For direct-to-consumer businesses the ability to gather, store, analyze and interpret big data is now table stakes…where to put it, what to do with it and how to turn it into value. Ingesting big data, structuring information and creating actionable insights to inform strategy and drive in-market tactics is a huge differentiator in today’s intensely competitive landscape.
In the last 10-years, global Internet traffic grew from 8.6 million Gigabytes of data to 1 billion Gigabytes. We send 183 billion emails every day and search Google 4 million times every minute. We’re transmitting, exchanging and integrating big data 24/7. Now bring on the Internet of Things (IoT), connectivity of devices and systems that go beyond machine-to-machine communications and cover a vast array of protocols, domains and applications. It’s estimated that more than 30 billion devices will be wirelessly connected to the Internet of Things by 2020.
For many, big data is a big mystery. Gartner reports that 56% of companies are struggling to know how to get value from their data. The volume of data is so large it’s now measured in Zettabytes. IBM says about 80% of the information created and used by an enterprise is unstructured data. Dan Ariely Professor, Duke University sums it up best…
Big Data is like teenage sex:
- everyone talks about it
- obody really knows how to do it
- everyone thinks everyone else is doing it
- so everyone claims they’re doing it too.
Realizing big data’s value, while wadding through the all-important maze of data security and privacy, is no easy task. Like most business disciplines it takes an enterprise data strategy and sequenced action plan.
Tackling big data is often put in the context of the “Four Vs” –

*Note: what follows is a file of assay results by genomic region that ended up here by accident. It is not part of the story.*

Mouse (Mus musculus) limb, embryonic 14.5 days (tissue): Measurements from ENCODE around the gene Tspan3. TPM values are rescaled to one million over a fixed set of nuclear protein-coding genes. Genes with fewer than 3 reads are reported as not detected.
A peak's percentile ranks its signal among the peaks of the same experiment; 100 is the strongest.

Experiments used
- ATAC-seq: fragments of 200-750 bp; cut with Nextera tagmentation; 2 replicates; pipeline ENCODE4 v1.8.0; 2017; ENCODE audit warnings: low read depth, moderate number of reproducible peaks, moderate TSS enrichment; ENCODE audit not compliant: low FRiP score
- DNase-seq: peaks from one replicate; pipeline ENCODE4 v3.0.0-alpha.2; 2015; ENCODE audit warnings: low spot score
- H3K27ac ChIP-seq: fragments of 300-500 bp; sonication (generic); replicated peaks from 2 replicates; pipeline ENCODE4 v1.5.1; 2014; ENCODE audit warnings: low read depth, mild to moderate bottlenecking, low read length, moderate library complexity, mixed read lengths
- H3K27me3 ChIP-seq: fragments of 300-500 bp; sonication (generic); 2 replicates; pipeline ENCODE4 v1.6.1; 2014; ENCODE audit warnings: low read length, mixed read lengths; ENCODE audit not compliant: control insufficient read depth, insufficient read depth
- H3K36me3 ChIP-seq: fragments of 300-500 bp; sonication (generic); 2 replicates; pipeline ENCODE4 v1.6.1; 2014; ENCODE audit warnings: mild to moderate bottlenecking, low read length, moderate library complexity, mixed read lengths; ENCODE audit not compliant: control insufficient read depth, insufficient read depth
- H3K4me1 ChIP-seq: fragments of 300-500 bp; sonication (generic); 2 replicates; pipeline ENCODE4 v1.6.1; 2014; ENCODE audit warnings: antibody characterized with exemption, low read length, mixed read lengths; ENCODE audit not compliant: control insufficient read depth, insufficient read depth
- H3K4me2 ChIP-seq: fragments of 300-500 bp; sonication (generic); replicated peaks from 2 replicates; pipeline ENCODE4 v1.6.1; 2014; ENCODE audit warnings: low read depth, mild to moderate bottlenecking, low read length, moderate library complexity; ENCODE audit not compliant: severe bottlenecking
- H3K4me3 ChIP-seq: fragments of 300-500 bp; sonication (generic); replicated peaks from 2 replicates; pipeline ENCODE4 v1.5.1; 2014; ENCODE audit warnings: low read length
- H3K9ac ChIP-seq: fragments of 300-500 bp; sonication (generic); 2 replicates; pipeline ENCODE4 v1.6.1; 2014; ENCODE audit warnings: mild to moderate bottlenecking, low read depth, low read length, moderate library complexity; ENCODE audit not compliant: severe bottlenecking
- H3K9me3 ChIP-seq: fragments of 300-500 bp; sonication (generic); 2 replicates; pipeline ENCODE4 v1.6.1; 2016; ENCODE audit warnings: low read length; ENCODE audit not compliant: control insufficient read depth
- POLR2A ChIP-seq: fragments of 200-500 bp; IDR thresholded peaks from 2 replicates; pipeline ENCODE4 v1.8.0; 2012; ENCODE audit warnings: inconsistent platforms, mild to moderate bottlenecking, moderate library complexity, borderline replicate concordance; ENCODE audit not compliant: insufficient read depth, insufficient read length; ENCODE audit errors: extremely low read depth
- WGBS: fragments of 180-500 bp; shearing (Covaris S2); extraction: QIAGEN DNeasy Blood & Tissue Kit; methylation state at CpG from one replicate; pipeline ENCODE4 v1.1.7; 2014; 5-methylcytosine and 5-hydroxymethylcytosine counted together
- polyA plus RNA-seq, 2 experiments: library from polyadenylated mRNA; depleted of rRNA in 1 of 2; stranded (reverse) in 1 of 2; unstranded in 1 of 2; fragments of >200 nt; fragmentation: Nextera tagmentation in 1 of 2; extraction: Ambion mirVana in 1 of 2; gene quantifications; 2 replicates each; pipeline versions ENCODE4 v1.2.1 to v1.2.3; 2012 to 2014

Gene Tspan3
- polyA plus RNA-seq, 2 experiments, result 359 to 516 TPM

Volume – ingesting vast amounts of data generated inside and outside the organization.
Velocity – managing speed at which data is produced and flows across business functions.
Veracity – determining trustworthiness and messiness of data being handled and processed.
Variety – juggling different types of data being generated, communicated and distributed.
Getting your act together around big data breeds a better understanding of your customer segments. It helps construct a complete snapshot or “unified view” of the customer to attract, acquire and retain the best customers for your business. It also enables sophisticated approaches to product development and customer outreach by linking data to core business strategies and in-market tactics. The ROI of business analytics solutions that incorporate data-driven predictive analytics is said to approach 250%.
Finally a practical, integrated approach to big data enhances a company’s ability to influence customer behavior. With enriched data-driven insights–core demographics, purchasing habits, lifestyle or lifestage attributes, and attitudinal indicators–you create tighter, better orchestrated customer engagement by knowing where they go, what’s important to them, who’s at risk of leaving, who they’re talking to…and what they’re saying.
An integrated big data enterprise strategy enables a cross-functional approach to engagement. It fosters a more personalized, lower-cost customer relationship that improves bottom-line performance and optimizes customer LifeTime Value.